Under the unreasonable application clause of § 2254(d)(1), a federal court may grant the writ “if the state court identifies the correct governing legal principle from . . . [the Supreme Court's] decisions but unreasonably applies that principle to the facts of the prisoner's case.” Dowthitt, 230 F.3d at 741 (quotation and citation omitted). A state court's determination that a claim lacks merit precludes federal habeas relief so long as “fairminded jurists could disagree” on the legitimacy of the state court's decision. Yarborough v. Alvarado, 541 U.S. 652, 664 (2004). To be entitled to relief, the petitioner “‘must show that the state court's ruling . . . was so lacking in justification that there was an error well understood and comprehended in existing law beyond any possibility for fairminded disagreement.'” Bobby v. Dixon, 565 U.S. 23, 24 (2011), quoting Harrington, 562 U.S. at 103.

If this standard is difficult to meet, that is because it was meant to be. As amended by AEDPA, § 2254(d) stops short of imposing a complete bar on federal-court relitigation of claims already rejected in state proceedings. It preserves authority to issue the writ in cases where there is no possibility fairminded jurists could disagree that the state court's decision conflicts with this Court's precedents. It goes no further. Section 2254(d) reflects the view that habeas corpus is a “guard against extreme malfunctions in the state criminal justice systems, ” not a substitute for ordinary error correction through appeal. Jackson v. Virginia, 443 U.S. 307, 332, n.5, 99 S.Ct. 2781, 61 L.Ed.2d 560 (1979) (Stevens, J., concurring in judgment).

Harrington, 562 U.S. at 102-03 (some internal citations omitted). The Supreme Court, “time and again, has instructed that AEDPA, by setting forth necessary predicates before state-court judgments may be set aside, erects a formidable barrier to federal habeas relief for prisoners whose claims have been adjudicated in state court.” Grim v. Fisher, 816 F.3d 296, 304 (5th Cir.) (internal quotations omitted), cert. denied, 137 S.Ct. 211 (2016).

         Ineffective assistance of counsel claims present mixed questions of law and fact. Williams, 529 U.S. at 419. Section 2254(e)(1) requires a federal court to presume state court factual determinations to be correct, although a petitioner can rebut the presumption by clear and convincing evidence. Miller-El v. Dretke, 545 U.S. 231, 240 (2005). This presumption extends not only to express findings of fact, but also to implicit findings of fact by the state court. Register v. Thaler, 681 F.3d 623, 629 (5th Cir. 2012). The Supreme Court has “explicitly left open the question whether § 2254(e)(1) applies in every case presenting a challenge under § 2254(d)(2).” Wood v. Allen, 558 U.S. 290, 300 (2010). However, the Fifth Circuit Court of Appeals has held that, while section 2254(e)(1)'s clear and convincing standard governs a state court's resolution of “particular factual issues, ” the unreasonable determination standard of section 2254(d)(2) governs “the state court's decision as a whole.” Blue v. Thaler, 665 F.3d 647, 654 (5th Cir. 2011). See also Hoffman v. Cain, 752 F.3d 430, 441-42 (5th Cir. 2014) (“it is possible that, while the state court erred with respect to one factual finding under § 2254(e)(1), its determination of facts resulting in its decision in the case was reasonable under § 2254(d)(2).” (internal quotations omitted)), cert. denied, 135 S.Ct. 1160 (2015).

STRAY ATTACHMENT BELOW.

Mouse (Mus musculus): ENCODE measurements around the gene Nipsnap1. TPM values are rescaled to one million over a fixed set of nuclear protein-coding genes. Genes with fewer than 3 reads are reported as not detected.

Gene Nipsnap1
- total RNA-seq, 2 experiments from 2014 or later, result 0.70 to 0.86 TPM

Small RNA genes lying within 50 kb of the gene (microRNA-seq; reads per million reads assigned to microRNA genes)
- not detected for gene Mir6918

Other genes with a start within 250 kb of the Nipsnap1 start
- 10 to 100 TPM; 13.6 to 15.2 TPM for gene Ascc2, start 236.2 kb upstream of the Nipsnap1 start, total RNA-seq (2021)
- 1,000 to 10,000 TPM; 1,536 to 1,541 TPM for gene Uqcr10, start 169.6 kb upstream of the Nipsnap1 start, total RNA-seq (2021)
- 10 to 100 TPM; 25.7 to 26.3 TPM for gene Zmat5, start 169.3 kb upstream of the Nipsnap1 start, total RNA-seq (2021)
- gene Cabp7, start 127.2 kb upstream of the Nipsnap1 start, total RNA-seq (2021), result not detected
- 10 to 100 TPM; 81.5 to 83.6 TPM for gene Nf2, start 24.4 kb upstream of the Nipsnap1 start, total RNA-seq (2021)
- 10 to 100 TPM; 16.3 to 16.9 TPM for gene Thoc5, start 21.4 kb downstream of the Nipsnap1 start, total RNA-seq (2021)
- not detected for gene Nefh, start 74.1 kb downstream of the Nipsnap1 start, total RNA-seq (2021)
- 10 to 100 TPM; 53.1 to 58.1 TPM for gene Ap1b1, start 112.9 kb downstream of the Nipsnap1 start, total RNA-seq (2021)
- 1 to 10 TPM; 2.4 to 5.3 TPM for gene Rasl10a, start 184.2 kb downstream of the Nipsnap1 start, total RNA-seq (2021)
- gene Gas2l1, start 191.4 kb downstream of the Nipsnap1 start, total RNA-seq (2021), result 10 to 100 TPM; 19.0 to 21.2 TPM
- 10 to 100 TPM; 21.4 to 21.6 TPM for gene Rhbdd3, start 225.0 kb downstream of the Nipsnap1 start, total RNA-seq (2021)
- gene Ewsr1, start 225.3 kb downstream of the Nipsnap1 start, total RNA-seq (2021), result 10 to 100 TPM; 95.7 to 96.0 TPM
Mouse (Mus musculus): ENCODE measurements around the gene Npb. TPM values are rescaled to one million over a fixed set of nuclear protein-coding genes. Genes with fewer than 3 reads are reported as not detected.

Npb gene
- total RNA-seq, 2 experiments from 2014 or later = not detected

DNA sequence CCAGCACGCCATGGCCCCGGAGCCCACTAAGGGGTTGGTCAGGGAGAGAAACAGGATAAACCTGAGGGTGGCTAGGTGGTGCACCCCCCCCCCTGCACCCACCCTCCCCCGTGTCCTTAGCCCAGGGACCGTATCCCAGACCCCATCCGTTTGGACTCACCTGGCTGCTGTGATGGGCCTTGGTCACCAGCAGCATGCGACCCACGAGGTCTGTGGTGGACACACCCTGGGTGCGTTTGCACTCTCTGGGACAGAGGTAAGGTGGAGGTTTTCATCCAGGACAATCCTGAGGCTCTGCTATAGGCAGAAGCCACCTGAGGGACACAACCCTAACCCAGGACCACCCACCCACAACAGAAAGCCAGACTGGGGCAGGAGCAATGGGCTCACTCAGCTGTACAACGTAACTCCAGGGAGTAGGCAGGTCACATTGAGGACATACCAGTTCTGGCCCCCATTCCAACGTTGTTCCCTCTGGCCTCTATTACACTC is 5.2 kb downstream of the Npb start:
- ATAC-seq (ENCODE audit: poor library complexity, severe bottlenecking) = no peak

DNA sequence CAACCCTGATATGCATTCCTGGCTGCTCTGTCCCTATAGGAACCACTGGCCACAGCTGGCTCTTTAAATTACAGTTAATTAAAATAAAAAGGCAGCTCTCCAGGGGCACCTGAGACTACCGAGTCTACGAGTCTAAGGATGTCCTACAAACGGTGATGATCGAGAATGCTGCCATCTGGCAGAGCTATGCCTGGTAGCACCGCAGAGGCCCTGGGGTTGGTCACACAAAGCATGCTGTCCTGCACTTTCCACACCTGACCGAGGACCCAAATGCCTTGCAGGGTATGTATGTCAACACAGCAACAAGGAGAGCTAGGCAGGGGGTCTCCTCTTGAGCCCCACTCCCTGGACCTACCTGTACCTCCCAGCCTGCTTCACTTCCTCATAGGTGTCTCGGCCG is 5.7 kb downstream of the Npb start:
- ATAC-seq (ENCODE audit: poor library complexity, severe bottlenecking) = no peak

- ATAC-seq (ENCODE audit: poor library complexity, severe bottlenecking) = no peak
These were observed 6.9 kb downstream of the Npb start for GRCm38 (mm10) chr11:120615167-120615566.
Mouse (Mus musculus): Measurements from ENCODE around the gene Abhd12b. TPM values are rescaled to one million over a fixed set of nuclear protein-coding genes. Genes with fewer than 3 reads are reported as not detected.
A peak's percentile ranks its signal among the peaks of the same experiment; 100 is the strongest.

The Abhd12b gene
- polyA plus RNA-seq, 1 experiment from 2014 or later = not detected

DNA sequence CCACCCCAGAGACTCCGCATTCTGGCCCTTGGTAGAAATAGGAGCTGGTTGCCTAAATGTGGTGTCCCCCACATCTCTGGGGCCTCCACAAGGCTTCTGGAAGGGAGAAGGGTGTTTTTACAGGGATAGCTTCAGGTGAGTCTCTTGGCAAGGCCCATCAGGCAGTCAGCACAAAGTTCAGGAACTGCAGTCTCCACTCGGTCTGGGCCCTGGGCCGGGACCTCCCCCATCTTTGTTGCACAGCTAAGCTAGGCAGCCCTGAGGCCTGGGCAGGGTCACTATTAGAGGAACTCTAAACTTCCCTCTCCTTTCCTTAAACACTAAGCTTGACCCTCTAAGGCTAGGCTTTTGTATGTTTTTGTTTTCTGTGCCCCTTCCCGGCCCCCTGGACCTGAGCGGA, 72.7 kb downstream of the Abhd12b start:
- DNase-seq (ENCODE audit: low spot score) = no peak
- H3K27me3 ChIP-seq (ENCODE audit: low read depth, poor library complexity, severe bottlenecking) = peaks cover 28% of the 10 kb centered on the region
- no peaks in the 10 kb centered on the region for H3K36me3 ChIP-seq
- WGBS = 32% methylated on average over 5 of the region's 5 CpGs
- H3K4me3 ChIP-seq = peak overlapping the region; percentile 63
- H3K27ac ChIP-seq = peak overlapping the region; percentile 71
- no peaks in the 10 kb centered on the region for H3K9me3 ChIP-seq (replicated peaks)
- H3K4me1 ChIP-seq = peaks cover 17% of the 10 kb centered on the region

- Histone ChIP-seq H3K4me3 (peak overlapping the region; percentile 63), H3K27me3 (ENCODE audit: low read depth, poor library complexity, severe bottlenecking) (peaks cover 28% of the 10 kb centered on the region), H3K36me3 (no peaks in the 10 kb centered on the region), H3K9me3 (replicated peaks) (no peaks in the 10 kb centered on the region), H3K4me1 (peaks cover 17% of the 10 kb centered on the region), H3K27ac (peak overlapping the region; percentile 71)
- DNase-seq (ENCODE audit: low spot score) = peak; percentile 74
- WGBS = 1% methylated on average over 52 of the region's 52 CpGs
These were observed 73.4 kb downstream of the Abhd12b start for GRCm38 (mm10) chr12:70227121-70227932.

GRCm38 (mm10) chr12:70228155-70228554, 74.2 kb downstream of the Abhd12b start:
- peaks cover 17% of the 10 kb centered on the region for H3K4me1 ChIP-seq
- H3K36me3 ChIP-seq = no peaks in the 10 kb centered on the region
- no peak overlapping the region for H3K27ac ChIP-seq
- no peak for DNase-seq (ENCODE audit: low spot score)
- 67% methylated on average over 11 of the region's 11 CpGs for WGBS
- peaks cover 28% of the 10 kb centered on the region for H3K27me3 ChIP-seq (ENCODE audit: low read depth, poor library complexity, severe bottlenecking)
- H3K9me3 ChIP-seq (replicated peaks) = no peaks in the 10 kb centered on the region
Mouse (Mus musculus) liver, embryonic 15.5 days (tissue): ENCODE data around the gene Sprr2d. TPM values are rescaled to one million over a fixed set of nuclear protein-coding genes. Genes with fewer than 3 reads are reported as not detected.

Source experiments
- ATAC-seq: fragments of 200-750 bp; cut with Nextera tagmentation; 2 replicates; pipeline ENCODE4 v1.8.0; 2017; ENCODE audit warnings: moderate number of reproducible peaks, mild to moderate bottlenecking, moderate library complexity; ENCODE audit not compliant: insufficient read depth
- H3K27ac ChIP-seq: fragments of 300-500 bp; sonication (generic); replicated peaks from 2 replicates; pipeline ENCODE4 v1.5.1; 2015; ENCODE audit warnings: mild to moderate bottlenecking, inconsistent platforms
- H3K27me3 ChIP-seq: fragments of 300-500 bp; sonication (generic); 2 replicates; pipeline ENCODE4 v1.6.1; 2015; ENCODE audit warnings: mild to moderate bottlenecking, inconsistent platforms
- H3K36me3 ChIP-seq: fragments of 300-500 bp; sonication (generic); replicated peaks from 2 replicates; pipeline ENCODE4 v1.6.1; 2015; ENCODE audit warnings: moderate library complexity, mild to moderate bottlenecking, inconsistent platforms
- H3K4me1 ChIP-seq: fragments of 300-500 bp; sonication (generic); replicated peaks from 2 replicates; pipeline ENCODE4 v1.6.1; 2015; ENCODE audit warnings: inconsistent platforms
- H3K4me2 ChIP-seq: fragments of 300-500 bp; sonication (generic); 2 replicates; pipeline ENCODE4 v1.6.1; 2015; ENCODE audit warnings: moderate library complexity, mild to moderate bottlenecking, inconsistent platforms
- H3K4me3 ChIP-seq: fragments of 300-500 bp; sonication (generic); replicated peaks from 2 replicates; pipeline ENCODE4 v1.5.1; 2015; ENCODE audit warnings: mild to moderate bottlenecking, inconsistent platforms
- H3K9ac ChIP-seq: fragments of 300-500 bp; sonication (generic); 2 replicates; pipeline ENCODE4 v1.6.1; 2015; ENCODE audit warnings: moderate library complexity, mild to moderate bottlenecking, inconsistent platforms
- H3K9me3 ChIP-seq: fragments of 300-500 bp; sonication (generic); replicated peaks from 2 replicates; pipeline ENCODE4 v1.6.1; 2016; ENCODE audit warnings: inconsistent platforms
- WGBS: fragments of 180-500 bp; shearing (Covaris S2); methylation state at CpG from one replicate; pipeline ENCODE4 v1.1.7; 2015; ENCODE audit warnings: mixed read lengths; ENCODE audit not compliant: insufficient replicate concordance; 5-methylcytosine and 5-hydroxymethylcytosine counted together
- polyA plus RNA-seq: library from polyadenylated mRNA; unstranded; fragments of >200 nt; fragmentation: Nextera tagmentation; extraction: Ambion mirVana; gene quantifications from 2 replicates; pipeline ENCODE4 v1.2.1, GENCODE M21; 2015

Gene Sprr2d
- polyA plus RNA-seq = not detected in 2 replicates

This standard of review applies to Petitioner's federal habeas claims notwithstanding the fact that the Texas Court of Criminal Appeals' decision denying relief in Petitioner's state habeas action was unexplained. Although the state court did not make explicit findings, that does not mean the court “merely arrived at a legal conclusion” unworthy of the presumption of correctness. Cantu v. Collins, 967 F.2d 1006, 1015 (5th Cir. 1992), citing Marshall v. Lonberger, 459 U.S. 422, 433-34 (1983). If a state court summarily denies a petitioner's claims, the Court's authority under AEDPA is still limited to determining the reasonableness of the ultimate decision. Charles v. Thaler, 629 F.3d 494, 498-99 (5th Cir. 2011); Catalan v. Cockrell, 315 F.3d 491, 493 (5th Cir. 2002). When state habeas relief is denied without an opinion, the Court must assume that the state court applied the proper “clearly established Federal law, ” and then determine whether the state court decision was “contrary to” or “an objectively unreasonable application of” that law. Schaetzle v. Cockrell, 343 F.3d 440, 443 (5th Cir. 2003).

         B. The Strickland Standard Governing Ineffective ...